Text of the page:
Religion:Ek Chuaj

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Ek Chuaj, The Merchant Deity (God M)

Ek Chuaj, also known as Ek Chuah, Ekchuah, God M according to the Schellhas-Zimmermann-Taube classification of codical gods, is a Postclassic Maya merchant deity as well as a patron of cacao.[1] Ek Chuaj is part of a pantheon of Maya deities that have been depicted in hieroglyphs and artwork of various Maya sites and has been interpreted as a significant part of Maya religion.


Ek Chuaj can either be depicted as black-and-white striped, as he is in the Dresden Codex, or entirely black, as he is in the Madrid Codex. Other distinguishing characteristics of Ek Chuaj are his mouth, which is encircled by a red-brown border, his large lower lip, and the presence of two curved lines to the right of his eye. Other depictions of Ek Chuaj show him as an old man with only a single tooth. This is the appearance he most regularly takes in the Madrid Codex. He has been depicted with a pack of goods commonly carried by merchants, and his carrying of a burden is also indicated by the rope or tumpline tied around his head. He may also carry a spear and, in some instances, a scorpion's tail.[2]


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Ek Chuaj holds various meanings depending upon the contexts in which he is depicted. His principal associations are with trade and cacao use.

As a Merchant Deity

Ek Chuaj is often depicted carrying a pack and a spear, indicating transportation of goods as well as the dangerous life of a merchant. In this context, Ek Chuaj is a patron deity of travelers and journeys. During journeys, travelers would stack three stones on top of each other and offer incense to Ek Chuaj at night to ensure a safe journey home.[1][3] It is possible that Ek Chuaj and the "Guide of the Merchant," otherwise known as Polaris or the North Star, are related both symbolically and linguistically. "Ek" can be translated as either "black" or "star".[3]

As a Patron of Cacao

Cacao was one of the most important products traded by Maya merchants and it was often treated as currency. Because Ek Chuaj is a patron of cacao, owners of cacao groves would hold ceremonies or special festivals in his honor.[4] One of these was held during Muwan, a "month" in the Maya solar calendar or haab'. The presence of this ceremony suggests that Ek Chuaj was an agriculturally symbolic deity within Maya society.[5]

Interactions with other deities

Ek Chuaj is sometimes depicted in combat, most often with Buluk Chabtan (God F) the god of war, violence, and sacrifice. This interaction has been interpreted as representing the need for traveling merchants to have the ability to ward off hostile attacks. In the Madrid Codex, Ek Chuaj and God L are closely related and sometimes nearly indistinguishable from one another.[6] It appears that God L was a Classic Maya counterpart of Ek Chuaj. As Ek Chuaj gained influence and importance, he supplanted God L.[2][7] In some cases, Ek Chuaj seems have attributes of other deities. For example, in one instance he is depicted with the head of an old man, the spine of a death god, and the tail of a scorpion.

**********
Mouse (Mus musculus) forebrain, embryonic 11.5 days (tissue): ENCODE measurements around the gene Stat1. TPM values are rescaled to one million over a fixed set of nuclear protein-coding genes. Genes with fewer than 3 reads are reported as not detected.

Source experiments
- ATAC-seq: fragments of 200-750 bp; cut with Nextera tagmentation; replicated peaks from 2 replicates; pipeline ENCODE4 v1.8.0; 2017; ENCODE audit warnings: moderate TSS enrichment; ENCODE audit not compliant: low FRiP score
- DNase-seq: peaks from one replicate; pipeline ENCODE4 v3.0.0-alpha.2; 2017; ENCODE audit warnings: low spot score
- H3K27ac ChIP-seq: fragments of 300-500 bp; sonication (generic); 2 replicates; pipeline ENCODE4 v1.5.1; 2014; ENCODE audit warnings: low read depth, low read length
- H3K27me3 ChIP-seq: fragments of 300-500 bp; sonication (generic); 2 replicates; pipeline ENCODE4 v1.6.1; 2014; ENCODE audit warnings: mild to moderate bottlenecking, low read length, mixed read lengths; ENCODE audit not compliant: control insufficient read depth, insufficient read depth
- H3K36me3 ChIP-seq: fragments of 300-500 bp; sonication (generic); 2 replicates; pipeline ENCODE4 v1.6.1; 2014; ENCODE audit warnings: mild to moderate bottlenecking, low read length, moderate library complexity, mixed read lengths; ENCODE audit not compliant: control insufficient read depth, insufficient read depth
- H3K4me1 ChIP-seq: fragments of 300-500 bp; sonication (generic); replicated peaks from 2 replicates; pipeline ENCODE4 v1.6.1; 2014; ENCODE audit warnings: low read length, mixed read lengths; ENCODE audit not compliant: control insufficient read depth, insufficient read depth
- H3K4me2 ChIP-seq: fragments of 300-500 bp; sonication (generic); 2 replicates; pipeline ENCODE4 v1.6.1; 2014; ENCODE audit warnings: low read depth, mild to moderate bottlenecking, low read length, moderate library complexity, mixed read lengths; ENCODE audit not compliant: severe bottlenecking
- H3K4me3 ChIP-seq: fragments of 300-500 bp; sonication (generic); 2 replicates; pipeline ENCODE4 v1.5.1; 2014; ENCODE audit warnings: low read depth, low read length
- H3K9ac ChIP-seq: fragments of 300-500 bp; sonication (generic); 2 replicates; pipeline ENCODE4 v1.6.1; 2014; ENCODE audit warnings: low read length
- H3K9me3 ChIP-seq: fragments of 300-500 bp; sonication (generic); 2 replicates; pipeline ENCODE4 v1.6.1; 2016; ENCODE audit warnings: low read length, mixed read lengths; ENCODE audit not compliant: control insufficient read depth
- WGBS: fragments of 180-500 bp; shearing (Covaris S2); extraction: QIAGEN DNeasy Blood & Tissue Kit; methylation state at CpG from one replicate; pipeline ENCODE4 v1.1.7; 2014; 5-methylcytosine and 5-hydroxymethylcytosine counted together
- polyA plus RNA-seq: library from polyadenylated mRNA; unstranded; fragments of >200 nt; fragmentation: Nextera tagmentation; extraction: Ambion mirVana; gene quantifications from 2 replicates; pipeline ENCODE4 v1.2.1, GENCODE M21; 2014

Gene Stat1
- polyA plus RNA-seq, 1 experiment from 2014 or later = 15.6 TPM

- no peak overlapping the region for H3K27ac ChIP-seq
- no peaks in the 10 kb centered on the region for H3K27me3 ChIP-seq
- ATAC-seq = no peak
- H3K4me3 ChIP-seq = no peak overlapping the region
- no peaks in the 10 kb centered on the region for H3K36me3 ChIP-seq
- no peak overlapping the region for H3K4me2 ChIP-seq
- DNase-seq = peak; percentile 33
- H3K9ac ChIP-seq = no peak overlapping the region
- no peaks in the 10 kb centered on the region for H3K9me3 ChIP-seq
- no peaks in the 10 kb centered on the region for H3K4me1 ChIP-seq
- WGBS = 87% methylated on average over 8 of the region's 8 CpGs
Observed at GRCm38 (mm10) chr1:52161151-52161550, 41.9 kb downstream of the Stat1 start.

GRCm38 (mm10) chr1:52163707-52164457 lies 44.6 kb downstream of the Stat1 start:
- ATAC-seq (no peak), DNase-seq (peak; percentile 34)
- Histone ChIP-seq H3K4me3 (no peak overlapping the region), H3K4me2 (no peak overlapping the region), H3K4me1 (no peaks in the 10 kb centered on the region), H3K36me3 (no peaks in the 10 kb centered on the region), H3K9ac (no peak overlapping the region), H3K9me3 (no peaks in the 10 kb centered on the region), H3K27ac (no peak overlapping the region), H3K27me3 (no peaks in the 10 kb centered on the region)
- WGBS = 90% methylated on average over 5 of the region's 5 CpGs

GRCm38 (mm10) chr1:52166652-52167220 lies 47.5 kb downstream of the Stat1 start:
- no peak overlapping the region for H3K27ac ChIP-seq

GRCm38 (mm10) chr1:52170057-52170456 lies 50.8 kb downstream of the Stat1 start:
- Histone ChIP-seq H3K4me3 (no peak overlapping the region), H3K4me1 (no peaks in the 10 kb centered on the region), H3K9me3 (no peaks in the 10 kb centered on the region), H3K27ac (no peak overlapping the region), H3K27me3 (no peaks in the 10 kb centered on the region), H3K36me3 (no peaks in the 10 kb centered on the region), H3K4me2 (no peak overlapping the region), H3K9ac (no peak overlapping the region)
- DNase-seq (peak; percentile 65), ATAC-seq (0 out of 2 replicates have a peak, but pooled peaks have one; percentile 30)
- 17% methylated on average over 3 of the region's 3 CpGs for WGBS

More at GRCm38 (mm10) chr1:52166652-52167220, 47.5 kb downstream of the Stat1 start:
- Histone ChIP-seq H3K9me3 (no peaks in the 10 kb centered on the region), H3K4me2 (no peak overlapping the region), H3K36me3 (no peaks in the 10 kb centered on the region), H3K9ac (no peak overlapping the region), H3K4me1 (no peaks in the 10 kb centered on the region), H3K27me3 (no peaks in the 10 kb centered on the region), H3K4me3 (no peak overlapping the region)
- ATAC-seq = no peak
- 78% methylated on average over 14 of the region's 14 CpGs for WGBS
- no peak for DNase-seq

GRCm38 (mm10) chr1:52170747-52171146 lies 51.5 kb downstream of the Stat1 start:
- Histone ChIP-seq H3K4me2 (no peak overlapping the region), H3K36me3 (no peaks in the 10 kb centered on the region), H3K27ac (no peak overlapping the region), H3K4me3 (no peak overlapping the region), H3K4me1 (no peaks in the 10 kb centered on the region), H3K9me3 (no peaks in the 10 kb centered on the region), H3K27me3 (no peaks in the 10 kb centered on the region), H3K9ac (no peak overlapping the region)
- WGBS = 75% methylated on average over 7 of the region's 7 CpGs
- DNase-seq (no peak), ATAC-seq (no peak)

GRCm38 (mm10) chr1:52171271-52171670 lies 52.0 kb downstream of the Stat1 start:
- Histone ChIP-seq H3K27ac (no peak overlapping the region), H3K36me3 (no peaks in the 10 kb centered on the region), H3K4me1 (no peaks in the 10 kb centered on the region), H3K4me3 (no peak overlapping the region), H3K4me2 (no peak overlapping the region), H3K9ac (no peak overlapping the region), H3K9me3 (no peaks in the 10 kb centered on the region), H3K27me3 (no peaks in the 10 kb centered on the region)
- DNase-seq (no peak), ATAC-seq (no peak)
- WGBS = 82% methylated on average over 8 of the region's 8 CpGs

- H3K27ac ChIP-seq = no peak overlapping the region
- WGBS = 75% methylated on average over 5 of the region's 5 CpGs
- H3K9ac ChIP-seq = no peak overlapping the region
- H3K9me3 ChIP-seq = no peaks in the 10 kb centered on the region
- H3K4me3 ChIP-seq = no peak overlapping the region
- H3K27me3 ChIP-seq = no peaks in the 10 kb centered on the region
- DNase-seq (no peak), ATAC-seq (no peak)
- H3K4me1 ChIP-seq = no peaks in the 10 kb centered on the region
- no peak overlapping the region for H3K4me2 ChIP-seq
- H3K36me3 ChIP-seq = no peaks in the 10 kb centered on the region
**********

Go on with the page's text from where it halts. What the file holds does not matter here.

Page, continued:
• Ek Chuaj[1]
  • Ek Chuah[6]
  • Ekchuah
  • God M[1][2]
  • Black Scorpion (In Postclassic codices)[1]


  1. 1.0 1.1 1.2 1.3 1.4 Sharer, Robert J.; Traxler, Loa P. (2006). The Ancient Maya. Stanford, Calif.: Stanford University Press. pp. 736–743. ISBN 978-0-8047-4816-2. 
  2. 2.0 2.1 2.2 Schellhas, Paul (2006-03-18). Representation of Deities of the Maya Manuscripts. Retrieved 6 March 2014. 
  3. 3.0 3.1 Hagar, 1900, 100-101
  4. Grivetti, Louis E.; Lowe, Diana Salazar; Jimenez, Martha; Escárcega, Sylvia; Barriga, Patricia; Dillinger, Teresa L. (2000-08-01). "Food of the Gods: Cure for Humanity? A Cultural History of the Medicinal and Ritual Use of Chocolate" (in en). The Journal of Nutrition 130 (8): 2057S–72S. doi:10.1093/jn/130.8.2057S. ISSN 0022-3166. PMID 10917925. 
  5. Kepecs, Susan (2014-11-25). "Ek Chuah Encounters the Holy Ghost in the Colonial Labyrinth: Ideology and Commerce on Both Sides of the Spanish Invasion". in Funari, Pedro Paulo A.; Senatore, Maria Ximena. Archaeology of Culture Contact and Colonialism in Spanish and Portuguese America. p. 108. ISBN 978-3-319-08068-0. 
  6. 6.0 6.1 Taube, Karl (n.d.). "The Major Gods of the Ancient Mexico". Studies in Pre-Columbian Art and Archaeology (Dumbarton Oaks, Trustees for Harvard University) (32): i–160. 
  7. Schele, Linda (1976). "Accession Iconography of Chan-Bahlum in the Group of the Cross at Palenque". 

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